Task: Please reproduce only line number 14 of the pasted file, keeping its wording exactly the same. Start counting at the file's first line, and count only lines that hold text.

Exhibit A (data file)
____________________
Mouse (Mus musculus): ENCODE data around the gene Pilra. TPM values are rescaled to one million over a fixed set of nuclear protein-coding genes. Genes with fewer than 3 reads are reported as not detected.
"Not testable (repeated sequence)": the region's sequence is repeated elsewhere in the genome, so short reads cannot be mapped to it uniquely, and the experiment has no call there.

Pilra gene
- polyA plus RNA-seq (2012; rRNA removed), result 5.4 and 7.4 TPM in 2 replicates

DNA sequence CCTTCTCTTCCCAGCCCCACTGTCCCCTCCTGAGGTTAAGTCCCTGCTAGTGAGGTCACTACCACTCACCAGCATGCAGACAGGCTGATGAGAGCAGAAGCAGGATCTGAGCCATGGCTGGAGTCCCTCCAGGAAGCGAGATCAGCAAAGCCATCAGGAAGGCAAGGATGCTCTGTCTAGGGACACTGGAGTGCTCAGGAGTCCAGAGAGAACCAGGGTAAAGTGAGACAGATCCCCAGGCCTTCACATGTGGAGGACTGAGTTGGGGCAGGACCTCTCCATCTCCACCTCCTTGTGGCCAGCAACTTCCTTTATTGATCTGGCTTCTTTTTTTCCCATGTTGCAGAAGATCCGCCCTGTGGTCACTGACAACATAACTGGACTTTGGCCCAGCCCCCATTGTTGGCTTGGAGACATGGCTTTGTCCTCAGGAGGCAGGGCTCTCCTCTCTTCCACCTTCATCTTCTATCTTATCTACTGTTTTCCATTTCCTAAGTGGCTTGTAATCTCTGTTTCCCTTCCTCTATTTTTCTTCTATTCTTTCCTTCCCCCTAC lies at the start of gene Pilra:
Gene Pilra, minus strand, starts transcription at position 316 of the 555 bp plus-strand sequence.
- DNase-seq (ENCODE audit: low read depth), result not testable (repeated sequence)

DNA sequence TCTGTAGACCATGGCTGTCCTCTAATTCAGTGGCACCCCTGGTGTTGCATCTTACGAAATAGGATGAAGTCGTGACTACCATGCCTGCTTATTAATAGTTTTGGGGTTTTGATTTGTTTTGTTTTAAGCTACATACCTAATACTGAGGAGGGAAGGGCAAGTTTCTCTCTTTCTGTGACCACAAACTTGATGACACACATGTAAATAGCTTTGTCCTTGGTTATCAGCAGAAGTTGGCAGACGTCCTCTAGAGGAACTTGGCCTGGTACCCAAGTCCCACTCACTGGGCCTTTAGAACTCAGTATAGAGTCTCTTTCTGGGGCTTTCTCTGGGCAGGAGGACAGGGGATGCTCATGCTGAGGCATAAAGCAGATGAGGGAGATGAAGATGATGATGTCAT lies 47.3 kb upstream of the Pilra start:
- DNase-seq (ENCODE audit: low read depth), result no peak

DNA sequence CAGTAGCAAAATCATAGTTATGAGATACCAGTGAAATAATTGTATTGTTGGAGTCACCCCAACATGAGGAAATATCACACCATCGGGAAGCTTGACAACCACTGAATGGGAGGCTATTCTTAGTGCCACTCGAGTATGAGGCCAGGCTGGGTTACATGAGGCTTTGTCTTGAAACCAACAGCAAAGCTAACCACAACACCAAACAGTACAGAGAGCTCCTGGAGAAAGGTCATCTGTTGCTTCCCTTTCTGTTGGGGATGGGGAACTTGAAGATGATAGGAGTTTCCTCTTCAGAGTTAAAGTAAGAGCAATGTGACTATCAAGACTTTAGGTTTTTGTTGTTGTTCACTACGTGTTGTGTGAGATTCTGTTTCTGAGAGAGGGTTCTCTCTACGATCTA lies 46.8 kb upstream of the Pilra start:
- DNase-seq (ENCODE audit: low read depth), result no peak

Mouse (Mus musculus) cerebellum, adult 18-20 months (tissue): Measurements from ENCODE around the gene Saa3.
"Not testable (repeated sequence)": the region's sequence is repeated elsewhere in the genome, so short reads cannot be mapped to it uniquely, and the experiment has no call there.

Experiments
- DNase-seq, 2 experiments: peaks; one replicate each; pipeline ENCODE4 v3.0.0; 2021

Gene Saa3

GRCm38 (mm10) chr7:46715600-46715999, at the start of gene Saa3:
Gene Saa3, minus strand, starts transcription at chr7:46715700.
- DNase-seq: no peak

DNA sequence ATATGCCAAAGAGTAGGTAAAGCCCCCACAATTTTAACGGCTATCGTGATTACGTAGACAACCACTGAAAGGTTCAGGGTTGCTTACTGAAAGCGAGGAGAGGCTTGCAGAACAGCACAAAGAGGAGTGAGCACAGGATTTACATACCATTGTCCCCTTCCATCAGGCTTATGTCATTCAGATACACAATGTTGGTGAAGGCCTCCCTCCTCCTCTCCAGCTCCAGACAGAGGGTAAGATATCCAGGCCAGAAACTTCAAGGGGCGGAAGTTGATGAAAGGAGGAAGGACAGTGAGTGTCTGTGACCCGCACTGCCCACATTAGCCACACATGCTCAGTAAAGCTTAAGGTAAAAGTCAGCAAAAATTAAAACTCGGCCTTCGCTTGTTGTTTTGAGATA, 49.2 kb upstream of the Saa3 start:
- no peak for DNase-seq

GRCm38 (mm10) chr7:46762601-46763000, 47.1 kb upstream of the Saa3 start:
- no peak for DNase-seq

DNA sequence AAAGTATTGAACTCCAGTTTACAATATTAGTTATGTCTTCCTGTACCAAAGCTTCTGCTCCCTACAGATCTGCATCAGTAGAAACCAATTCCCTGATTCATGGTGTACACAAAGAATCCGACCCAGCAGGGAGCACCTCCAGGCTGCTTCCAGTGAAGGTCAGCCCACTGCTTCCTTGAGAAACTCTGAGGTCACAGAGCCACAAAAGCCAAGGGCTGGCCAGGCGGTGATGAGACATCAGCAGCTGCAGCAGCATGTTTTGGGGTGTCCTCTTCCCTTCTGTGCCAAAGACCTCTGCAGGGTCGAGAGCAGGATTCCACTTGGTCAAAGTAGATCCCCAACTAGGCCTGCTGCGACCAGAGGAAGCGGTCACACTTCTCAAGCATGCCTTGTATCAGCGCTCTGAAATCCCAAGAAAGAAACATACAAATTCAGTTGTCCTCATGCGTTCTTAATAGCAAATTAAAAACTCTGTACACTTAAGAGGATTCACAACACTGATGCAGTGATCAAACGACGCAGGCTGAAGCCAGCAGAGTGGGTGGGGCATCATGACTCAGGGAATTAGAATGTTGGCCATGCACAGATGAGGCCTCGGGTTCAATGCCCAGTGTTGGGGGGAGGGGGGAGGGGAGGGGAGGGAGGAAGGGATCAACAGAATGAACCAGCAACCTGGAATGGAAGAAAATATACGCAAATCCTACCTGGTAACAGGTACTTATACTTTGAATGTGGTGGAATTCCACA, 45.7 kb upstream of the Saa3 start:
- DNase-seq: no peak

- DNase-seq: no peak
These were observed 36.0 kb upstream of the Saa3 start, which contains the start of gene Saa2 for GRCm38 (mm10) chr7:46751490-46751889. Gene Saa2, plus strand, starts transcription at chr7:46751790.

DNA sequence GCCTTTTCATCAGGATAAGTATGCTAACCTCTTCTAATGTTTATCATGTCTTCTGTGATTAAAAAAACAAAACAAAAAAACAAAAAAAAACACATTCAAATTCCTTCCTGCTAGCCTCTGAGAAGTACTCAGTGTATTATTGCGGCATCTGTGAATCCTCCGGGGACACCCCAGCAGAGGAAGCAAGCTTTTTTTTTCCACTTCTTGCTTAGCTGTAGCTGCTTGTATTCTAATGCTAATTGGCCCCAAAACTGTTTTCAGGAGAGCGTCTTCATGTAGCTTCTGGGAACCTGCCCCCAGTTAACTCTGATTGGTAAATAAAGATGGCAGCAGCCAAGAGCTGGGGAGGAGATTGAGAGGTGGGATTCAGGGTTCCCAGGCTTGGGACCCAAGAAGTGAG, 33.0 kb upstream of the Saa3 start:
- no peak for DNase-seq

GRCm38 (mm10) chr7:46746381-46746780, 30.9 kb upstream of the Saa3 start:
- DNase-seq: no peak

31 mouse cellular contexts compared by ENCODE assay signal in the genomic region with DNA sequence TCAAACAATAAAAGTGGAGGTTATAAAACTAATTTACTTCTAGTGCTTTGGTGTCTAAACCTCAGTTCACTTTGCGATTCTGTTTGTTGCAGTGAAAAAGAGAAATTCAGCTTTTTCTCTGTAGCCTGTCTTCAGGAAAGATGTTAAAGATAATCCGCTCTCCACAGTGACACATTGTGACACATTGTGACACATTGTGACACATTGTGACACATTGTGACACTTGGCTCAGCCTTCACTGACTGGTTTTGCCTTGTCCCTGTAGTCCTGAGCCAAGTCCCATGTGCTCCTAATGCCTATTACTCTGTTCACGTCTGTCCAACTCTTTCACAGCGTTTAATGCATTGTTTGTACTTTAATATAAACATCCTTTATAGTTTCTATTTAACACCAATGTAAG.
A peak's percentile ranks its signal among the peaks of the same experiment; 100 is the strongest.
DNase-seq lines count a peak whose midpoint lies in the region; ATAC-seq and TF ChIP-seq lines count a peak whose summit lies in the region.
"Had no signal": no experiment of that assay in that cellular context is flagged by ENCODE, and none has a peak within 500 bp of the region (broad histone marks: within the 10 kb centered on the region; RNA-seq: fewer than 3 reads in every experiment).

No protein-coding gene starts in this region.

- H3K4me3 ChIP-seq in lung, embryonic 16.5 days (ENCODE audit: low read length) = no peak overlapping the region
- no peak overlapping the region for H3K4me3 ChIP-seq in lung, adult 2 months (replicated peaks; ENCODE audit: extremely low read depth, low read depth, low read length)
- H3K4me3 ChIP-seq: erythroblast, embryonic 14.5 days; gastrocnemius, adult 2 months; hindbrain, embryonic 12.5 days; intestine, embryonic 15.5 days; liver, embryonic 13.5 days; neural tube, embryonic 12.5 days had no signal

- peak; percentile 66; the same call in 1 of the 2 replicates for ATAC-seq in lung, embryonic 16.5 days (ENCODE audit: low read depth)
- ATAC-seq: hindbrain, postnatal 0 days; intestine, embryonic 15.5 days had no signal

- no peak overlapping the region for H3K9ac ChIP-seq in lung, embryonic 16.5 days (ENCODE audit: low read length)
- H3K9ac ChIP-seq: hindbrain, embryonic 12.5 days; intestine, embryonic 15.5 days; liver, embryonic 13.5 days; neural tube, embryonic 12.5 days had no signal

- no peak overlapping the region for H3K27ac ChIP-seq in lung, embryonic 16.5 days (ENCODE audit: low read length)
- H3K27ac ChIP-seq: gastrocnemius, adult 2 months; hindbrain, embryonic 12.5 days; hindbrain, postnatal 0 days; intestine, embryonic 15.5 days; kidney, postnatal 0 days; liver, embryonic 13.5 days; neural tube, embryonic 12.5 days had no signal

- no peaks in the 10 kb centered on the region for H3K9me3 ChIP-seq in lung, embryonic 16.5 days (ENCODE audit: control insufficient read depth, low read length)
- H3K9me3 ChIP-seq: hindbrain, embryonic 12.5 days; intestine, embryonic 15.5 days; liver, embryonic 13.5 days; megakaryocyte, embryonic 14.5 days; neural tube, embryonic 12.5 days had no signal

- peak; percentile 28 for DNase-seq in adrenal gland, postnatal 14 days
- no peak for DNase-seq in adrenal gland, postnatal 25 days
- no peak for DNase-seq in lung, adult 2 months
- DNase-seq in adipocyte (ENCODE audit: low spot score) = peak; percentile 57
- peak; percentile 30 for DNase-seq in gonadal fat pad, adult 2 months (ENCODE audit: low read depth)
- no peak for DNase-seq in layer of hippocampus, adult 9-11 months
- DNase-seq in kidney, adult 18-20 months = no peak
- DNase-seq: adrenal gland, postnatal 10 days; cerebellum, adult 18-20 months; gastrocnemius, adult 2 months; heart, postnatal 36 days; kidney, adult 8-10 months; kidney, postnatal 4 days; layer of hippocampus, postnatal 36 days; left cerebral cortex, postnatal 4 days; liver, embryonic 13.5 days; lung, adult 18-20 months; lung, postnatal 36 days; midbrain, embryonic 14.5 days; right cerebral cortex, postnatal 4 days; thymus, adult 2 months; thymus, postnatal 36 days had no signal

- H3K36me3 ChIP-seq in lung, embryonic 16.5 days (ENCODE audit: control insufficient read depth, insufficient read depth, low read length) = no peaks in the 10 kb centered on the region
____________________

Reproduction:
Experiments